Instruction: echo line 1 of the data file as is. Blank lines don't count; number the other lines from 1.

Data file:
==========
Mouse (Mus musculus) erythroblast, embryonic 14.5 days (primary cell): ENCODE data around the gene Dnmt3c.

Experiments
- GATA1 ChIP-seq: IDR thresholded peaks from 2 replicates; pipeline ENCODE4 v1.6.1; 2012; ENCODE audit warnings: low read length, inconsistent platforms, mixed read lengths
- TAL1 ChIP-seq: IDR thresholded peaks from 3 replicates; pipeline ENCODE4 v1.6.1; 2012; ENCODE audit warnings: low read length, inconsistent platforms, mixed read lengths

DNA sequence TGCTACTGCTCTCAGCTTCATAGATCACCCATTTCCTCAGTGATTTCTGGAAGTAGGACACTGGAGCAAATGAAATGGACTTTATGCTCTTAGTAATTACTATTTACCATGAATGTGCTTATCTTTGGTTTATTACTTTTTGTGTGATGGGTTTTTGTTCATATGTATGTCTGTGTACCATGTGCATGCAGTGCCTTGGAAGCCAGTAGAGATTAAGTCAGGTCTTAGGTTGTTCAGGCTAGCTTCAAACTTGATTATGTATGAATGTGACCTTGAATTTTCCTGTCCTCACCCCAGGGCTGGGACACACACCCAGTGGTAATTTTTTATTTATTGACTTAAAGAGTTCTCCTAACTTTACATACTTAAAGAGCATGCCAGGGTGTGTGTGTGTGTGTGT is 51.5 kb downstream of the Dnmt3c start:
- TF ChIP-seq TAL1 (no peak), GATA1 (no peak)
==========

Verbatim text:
Mouse (Mus musculus) erythroblast, embryonic 14.5 days (primary cell): ENCODE data around the gene Dnmt3c.